End of exemption from social charges for non-resident property owners
The August lull that sends most Parisians running to the beaches for vacation did not slow the French government from passing important “rectifying” changes in the taxation of real estate gains, rental income and net wealth. As of its publication in the Official Journal last Friday, the new law has now taken effect.
As we reported last week, for non-residents, the law will mean a substantial increase in their capital gains and tax rates on property. Until now, non-resident owners of real property in France who earned rental income on the property, or who realized capital gains upon its sale, were not subject to the 15.5% complementary social charges. In an effort to “equalize” taxes with their French resident counterparts, who have always paid social charges in those instances, non-residents will now pay them too.
For rental income, this will raise the applicable rate from 20% to 35.5%. That change will be effective for rents received as of January 1, 2012.
For capital gains on sale, EU owners will see their base rate rise from the current 19% to the 34.5% currently paid by French residents. But for non-EU residents – Americans, Canadians, Australians, Chinese, Brazilians, etc. – the former base rate of 33.33% will skyrocket to almost 49%. Apparently, the stated purpose of “equalizing” the playing field with French residents ignored or overlooked the rate hike imposed on owners living outside the European Union. A result that, according to our notaire is not only patently unfair, it violates international tax treaties.
The law goes into effect for all sales that are finalized after the above-stated date of publication. That means that any property currently under pre-contract for sale (a compromis or promesse de vente) will be subject to the new, higher rate of taxation.
Non-EU sellers always paid more tax than their EU counterparts on their gains from property sales. But as their applicable rate was around the same as French sellers, it may have seemed more that British residents (i.e., EU members) were getting a good deal, rather than that American owners were getting a raw deal. Legal challenges were already levied under the old rules, to some success. But now that non-EU owners are really in a class of their own, challenges will most certainly be brought on the discriminatory effect of the new rules.
“By enacting the law in this form, it’s possible the French legislature did it without thinking about the unjust result for owners living outside the European Union. More probably, though, they thought about it and simply shrugged their shoulders” says Sam Okoshken, a Paris-based U.S. attorney specializing in international clients living or investing in France. “In the end, my guess is that the law will be corrected one way or the other. Perhaps the legislators will see the error of their ways in the face of substantial pressure by legal representatives of non-EU property owners that is sure to come to bear. Otherwise, change will come as a result of legal action by a seller who stands to lose tens of thousands of Euros or more on an important property sale. Either way, a serious challenge can be made that the law is unfairly discriminatory under the French constitution, or possibly under one or more international tax treaties to which France is a signatory.”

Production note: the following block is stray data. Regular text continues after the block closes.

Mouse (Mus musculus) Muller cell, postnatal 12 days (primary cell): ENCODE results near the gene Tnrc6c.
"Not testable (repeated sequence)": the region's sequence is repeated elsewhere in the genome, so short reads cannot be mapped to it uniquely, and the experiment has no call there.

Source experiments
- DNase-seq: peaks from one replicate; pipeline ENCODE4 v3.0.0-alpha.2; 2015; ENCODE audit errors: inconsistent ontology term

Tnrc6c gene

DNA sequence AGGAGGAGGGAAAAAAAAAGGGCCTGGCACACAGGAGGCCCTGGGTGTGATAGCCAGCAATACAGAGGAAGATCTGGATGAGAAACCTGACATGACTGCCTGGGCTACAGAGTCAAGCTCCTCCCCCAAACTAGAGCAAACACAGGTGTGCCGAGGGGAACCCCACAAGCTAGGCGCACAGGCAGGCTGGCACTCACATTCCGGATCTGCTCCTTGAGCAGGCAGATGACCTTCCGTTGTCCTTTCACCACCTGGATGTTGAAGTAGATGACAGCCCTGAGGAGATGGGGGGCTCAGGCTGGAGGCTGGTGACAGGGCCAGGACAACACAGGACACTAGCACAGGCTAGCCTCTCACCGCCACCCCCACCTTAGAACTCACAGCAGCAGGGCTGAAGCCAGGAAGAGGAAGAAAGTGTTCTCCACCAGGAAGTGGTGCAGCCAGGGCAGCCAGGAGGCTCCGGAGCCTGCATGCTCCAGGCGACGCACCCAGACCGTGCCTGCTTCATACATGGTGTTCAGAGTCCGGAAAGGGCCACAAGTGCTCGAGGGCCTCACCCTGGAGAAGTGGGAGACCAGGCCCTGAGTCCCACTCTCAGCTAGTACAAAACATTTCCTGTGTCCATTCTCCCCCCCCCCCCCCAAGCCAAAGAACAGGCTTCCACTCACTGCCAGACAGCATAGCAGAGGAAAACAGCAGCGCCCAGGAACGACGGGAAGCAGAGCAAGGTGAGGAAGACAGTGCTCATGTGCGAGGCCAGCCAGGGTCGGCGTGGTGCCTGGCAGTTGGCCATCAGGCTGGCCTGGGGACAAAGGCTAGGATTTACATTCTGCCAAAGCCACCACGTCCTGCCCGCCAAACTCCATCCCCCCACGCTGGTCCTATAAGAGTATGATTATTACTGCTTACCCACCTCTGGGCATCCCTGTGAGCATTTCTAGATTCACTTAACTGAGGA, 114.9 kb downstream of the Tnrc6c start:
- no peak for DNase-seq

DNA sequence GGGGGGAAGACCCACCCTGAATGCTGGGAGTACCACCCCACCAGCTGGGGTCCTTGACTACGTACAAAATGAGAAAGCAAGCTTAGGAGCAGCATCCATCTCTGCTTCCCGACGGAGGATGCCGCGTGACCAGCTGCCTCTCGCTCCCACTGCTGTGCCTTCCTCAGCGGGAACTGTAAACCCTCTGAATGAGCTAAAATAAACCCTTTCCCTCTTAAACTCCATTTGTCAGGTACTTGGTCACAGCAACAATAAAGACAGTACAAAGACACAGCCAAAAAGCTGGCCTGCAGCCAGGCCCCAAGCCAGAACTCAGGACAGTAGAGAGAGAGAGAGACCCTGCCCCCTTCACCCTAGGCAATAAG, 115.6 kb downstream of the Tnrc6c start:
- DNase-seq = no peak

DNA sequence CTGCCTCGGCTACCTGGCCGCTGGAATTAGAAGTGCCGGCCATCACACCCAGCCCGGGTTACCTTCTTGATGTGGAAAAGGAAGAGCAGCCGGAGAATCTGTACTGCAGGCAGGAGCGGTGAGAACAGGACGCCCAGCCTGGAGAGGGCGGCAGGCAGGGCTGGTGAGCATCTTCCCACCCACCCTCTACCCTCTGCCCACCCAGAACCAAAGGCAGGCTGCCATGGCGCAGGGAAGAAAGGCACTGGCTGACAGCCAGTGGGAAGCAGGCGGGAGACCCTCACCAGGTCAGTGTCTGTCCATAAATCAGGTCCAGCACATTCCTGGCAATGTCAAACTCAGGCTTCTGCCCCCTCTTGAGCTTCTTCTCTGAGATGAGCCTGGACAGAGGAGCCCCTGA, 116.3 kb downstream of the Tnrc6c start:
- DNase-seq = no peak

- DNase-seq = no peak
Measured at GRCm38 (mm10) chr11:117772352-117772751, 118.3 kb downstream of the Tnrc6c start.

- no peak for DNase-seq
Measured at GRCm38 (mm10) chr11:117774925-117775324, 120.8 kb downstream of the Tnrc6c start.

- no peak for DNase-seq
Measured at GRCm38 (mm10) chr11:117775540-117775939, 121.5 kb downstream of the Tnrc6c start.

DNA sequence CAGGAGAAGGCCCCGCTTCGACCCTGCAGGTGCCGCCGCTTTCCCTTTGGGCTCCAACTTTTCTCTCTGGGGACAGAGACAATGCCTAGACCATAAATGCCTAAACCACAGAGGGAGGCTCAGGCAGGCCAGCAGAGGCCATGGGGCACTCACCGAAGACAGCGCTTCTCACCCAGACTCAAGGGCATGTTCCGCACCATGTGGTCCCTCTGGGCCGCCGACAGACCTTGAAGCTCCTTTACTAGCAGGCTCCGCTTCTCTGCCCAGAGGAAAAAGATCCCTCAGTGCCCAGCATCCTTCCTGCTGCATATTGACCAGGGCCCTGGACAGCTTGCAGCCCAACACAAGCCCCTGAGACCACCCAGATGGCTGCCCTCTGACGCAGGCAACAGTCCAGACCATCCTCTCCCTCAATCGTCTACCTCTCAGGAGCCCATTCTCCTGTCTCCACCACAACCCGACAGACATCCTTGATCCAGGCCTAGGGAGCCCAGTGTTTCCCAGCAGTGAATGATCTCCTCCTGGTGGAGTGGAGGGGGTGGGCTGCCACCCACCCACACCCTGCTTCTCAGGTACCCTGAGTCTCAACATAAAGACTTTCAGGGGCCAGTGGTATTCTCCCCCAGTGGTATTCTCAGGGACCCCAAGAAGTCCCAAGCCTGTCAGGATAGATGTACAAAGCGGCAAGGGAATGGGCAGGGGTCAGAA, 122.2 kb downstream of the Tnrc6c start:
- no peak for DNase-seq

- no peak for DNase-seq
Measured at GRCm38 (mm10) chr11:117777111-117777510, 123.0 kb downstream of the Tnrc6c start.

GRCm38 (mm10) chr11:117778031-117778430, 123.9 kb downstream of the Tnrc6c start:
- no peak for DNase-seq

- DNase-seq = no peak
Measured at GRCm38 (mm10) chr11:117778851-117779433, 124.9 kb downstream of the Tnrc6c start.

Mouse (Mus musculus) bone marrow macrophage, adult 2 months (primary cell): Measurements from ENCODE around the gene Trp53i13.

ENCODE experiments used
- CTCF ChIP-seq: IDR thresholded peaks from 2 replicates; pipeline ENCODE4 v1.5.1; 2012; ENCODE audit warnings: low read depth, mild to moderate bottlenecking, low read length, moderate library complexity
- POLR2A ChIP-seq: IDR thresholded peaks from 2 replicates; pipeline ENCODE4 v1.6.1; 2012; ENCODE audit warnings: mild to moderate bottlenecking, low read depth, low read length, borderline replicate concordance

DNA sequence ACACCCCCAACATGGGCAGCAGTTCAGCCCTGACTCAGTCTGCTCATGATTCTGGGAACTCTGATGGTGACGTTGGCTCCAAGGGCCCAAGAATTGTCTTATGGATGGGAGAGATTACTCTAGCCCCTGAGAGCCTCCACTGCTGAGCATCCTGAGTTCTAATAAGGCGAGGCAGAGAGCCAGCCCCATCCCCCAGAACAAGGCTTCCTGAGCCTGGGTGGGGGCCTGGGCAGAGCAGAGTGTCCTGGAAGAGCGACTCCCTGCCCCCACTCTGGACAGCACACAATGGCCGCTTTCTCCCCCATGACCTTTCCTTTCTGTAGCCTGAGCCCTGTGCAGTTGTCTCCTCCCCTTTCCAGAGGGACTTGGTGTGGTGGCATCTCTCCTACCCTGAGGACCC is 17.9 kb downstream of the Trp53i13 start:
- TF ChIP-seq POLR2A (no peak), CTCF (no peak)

Since a new capital gains reduction schedule of 30 years took effect on February 1, 2012, there has been considerable debate over whether the schedule should be reduced to 22 years or even revert to the 15 years step-down period that was just replaced. Nothing was passed, but it is certainly on the agenda for 2013. That alone could have a huge effect on capital gains subject to whichever rate: an American resident who sold a property before February 1, 2012 that he had owned for 15 years would have paid no capital gains in France; after February 1, he would have paid 80% of the 33.33% rate, or 26.6% tax.
Today, the rate would be 39% on that same sale. A lot of changes for one year! Of course, if the allowance schedule is ultimately reverted to 15 years next year, the sale of property held for more than 15 years would again be subject to zero capital gains tax in France.
“Navigating the tax landscape is a challenge anywhere,” Sam adds. “In France, what can seem particularly destabilizing for my clients is that the laws change drastically and retroactively, making their careful tax planning only as good as the law in effect at the time of sale.”
Should a non-resident owner of a Paris apartment wait to sell, in the hope that the laws will be changed back? If you have the luxury of time, it may well be a good idea. In Okoshken’s view, “at a minimum, it will be interesting to see if forces do mobilize in the coming months to challenge this result.”
In our view, having a predictable tax landscape is key to encouraging investment, a factor that France sometimes seems too ready to ignore. In the meantime, if you are selling your second home in France, make sure you have all your receipts in order to claim the maximum deductions from your gain, consider consulting a tax specialist, and position your property on the market for the best possible sale.